Groth, J., Ostrovsky, R., Sahai, A.: Non-interactive zaps and new techniques for NIZK. In: Dwork, C. (ed.) CRYPTO 2006. LNCS, vol. 4117, pp. 97–111. Springer, Heidelberg (2006).  https://doi.org/10.1007/11818175_6CrossRefGoogle Scholar
  32. 32.
    Groth, J., Sahai, A.: Efficient non-interactive proof systems for bilinear groups. In: Smart, N. (ed.) EUROCRYPT 2008. LNCS, vol. 4965, pp. 415–432. Springer, Heidelberg (2008).  https://doi.org/10.1007/978-3-540-78967-3_24CrossRefGoogle Scholar
  33. 33.
    Hartung, G., Hoffmann, M., Nagel, M., Rupp, A.: BBA+: improving the security and applicability of privacy-preserving point collection. In: Thuraisingham, B.M., Evans, D., Malkin, T., Xu, D. (eds.) ACM CCS 2017, pp. 1925–1942. ACM Press, October/November 2017Google Scholar
  34. 34.
    Håstad, J., Impagliazzo, R., Levin, L.A., Luby, M.: A pseudorandom generator from any one-way function. SIAM J. Comput. 28(4), 1364–1396 (1999)MathSciNetCrossRefGoogle Scholar
  35. 35.
    Herold, G., Hesse, J., Hofheinz, D., Ràfols, C., Rupp, A.: Polynomial spaces: a new framework for composite-to-prime-order transformations. In: Garay, J.A., Gennaro, R. (eds.) CRYPTO 2014, Part I. LNCS, vol. 8616, pp. 261–279. Springer, Heidelberg (2014).  https://doi.org/10.1007/978-3-662-44371-2_15CrossRefGoogle Scholar
  36. 36.
    Kiayias, A., Papadopoulos, S., Triandopoulos, N., Zacharias, T.: Delegatable pseudorandom functions and applications. In: Sadeghi, A.-R., Gligor, V.D., Yung, M. (eds.) ACM CCS 2013, pp. 669–684. ACM Press, November 2013Google Scholar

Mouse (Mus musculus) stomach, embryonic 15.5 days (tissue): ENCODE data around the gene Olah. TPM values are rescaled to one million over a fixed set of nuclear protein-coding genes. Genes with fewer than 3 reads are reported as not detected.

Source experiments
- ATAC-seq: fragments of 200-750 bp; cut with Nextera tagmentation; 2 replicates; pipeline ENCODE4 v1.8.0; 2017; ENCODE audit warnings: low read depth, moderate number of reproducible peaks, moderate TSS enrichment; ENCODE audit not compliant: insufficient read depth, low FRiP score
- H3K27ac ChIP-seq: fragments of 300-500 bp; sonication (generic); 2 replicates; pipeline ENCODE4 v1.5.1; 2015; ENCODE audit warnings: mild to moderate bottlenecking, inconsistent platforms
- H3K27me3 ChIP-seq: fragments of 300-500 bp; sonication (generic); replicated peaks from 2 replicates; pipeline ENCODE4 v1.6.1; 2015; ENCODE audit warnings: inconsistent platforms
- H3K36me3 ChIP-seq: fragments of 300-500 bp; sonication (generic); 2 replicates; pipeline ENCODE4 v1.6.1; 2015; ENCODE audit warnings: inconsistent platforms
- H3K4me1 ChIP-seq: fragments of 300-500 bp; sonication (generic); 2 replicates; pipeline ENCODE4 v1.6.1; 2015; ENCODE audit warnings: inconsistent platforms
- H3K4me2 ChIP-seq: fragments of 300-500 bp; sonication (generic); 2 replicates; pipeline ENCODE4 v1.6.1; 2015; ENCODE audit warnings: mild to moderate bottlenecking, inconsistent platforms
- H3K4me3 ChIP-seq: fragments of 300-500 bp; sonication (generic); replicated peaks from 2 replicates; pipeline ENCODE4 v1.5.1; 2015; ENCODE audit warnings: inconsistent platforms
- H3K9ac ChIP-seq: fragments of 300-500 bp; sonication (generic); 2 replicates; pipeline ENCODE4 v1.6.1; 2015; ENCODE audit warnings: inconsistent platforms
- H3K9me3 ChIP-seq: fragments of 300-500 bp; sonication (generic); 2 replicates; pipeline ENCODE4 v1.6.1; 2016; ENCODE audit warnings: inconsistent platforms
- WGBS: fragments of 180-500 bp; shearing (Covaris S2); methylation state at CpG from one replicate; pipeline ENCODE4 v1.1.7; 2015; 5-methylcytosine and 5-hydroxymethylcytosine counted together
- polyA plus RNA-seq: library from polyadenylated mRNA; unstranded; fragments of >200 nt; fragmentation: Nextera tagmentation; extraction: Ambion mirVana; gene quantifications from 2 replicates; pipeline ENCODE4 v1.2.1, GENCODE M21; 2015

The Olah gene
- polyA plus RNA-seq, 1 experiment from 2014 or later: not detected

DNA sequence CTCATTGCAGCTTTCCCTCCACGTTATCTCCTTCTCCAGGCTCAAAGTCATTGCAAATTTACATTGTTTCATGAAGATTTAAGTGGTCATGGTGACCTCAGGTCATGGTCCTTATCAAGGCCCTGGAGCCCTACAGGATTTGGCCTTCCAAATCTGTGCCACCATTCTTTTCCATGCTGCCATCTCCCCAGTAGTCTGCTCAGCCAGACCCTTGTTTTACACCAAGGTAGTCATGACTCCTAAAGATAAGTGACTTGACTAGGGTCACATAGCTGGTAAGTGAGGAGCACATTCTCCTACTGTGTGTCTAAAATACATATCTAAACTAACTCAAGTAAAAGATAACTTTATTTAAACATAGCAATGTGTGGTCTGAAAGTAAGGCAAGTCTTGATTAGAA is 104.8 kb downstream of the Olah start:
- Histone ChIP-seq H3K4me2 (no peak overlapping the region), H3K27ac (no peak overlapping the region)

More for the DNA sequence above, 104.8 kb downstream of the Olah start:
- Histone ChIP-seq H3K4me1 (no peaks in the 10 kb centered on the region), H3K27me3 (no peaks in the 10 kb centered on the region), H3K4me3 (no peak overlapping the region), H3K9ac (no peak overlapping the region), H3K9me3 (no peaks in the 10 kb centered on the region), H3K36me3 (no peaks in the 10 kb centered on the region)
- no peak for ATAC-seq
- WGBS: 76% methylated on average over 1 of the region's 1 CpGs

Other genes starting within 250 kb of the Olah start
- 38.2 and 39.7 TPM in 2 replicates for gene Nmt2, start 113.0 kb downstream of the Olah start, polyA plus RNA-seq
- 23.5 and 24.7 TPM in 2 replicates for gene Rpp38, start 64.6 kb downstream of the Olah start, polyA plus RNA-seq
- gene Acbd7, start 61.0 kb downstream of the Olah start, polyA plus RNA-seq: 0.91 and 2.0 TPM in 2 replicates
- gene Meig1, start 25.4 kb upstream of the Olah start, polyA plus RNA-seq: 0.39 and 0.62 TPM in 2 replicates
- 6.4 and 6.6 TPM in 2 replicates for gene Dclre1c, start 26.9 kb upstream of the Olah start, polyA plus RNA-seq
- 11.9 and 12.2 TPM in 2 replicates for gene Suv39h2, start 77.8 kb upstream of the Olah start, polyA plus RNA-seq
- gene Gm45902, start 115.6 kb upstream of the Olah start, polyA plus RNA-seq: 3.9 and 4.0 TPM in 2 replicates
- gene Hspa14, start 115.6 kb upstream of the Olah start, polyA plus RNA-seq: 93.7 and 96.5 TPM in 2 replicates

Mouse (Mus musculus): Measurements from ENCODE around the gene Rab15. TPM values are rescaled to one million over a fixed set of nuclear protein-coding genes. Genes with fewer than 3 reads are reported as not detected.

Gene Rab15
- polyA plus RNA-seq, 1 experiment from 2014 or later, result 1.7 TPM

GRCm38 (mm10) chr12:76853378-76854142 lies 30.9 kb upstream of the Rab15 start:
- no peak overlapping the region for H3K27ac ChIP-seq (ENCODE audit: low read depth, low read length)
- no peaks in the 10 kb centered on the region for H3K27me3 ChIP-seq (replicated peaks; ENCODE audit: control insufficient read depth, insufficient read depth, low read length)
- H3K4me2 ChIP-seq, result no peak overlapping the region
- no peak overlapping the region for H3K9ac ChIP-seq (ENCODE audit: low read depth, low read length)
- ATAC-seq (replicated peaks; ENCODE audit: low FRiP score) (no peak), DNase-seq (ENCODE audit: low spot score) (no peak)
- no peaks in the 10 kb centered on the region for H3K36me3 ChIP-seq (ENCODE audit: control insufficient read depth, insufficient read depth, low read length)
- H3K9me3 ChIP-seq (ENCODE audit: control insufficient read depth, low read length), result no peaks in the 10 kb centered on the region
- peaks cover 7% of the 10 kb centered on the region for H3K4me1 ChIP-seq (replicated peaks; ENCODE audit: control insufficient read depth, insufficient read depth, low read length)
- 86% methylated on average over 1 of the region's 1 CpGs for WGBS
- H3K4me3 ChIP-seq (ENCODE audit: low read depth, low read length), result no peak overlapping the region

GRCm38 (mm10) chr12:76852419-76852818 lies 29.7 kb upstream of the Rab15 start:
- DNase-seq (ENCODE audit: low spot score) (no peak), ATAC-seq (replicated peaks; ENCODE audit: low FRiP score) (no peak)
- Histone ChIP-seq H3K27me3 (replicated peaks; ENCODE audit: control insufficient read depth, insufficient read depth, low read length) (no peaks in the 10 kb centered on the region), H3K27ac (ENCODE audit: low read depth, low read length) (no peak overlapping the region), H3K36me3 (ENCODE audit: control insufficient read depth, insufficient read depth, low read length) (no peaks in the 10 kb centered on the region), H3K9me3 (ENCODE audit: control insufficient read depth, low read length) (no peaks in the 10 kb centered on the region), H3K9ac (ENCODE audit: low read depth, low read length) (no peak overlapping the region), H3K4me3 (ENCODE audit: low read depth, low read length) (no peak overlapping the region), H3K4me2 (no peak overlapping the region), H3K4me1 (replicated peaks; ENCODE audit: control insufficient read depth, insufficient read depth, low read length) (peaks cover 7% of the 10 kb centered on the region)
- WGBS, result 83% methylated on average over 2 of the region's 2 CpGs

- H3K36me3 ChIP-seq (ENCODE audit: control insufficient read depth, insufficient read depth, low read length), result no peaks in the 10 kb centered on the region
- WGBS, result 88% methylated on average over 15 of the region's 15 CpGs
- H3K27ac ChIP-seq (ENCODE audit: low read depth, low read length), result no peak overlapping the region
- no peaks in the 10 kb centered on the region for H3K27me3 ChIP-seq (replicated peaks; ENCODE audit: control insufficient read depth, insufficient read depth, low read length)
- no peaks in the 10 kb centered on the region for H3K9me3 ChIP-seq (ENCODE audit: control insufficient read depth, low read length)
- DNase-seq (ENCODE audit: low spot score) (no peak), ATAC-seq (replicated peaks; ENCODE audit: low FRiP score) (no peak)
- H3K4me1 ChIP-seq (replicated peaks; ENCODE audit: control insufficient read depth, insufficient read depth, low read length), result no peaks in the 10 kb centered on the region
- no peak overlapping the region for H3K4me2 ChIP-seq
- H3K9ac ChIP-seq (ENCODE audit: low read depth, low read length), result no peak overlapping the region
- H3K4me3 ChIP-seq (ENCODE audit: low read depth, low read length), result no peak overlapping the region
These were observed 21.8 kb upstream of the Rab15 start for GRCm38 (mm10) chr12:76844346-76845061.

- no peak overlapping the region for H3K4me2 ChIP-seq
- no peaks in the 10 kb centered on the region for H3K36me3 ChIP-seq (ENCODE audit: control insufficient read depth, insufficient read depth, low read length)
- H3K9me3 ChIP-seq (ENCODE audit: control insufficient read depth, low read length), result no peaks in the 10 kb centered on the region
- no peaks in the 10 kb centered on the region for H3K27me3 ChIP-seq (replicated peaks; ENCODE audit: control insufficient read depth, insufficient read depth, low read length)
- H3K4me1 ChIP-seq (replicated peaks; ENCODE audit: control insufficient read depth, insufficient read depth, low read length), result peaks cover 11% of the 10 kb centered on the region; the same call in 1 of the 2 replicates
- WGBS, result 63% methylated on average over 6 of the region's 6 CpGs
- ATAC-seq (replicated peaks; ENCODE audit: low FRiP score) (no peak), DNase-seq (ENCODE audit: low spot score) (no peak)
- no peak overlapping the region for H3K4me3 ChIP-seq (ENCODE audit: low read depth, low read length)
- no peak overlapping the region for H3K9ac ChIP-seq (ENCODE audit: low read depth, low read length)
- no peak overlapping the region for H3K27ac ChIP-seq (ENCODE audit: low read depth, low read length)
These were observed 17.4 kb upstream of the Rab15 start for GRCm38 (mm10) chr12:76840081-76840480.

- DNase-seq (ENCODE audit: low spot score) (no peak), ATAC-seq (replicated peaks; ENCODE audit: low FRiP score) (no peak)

37. 37.
    Lindell, Y.: An efficient transform from sigma protocols to NIZK with a CRS and non-programmable random oracle. In: Dodis, Y., Nielsen, J.B. (eds.) TCC 2015, Part I. LNCS, vol. 9014, pp. 93–109. Springer, Heidelberg (2015).  https://doi.org/10.1007/978-3-662-46494-6_5CrossRefGoogle Scholar
  38. 38.
    O’Neill, A.: Definitional issues in functional encryption. Cryptology ePrint Archive, Report 2010/556 (2010). http://eprint.iacr.org/2010/556
  39. 39.
    Peikert, C., Shiehian, S.: Noninteractive zero knowledge for NP from (plain) learning with errors. IACR Cryptology ePrint Archive 2019:158 (2019)Google Scholar
  40. 40.
    Peikert, C., Vaikuntanathan, V., Waters, B.: A framework for efficient and composable oblivious transfer. In: Wagner, D. (ed.) CRYPTO 2008. LNCS, vol. 5157, pp. 554–571. Springer, Heidelberg (2008).  https://doi.org/10.1007/978-3-540-85174-5_31CrossRefGoogle Scholar
  41. 41.
    Peikert, C., Waters, B.: Lossy trapdoor functions and their applications. In: Ladner, R.E., Dwork, C. (eds.) 40th ACM STOC, pp. 187–196. ACM Press, May 2008Google Scholar
  42. 42.
    Sahai, A., Waters, B.: How to use indistinguishability obfuscation: deniable encryption, and more. In: Shmoys, D.B. (ed.) 46th ACM STOC, pp. 475–484. ACM Press, May/June 2014Google Scholar
  43. 43.
    Sahai, A., Waters, B.: Fuzzy identity-based encryption. In: Cramer, R. (ed.) EUROCRYPT 2005. LNCS, vol. 3494, pp. 457–473. Springer, Heidelberg (2005).  https://doi.org/10.1007/11426639_27CrossRefGoogle Scholar
  44. 44.
    Schnorr, C.P.: Efficient identification and signatures for smart cards. In: Brassard, G. (ed.) CRYPTO 1989. LNCS, vol. 435, pp. 239–252. Springer, New York (1990).  https://doi.org/10.1007/0-387-34805-0_22CrossRefGoogle Scholar

Copyright information

© International Association for Cryptologic Research 2019

Authors and Affiliations

  1. 1.Karlsruhe Institute of TechnologyKarlsruheGermany

Personalised recommendations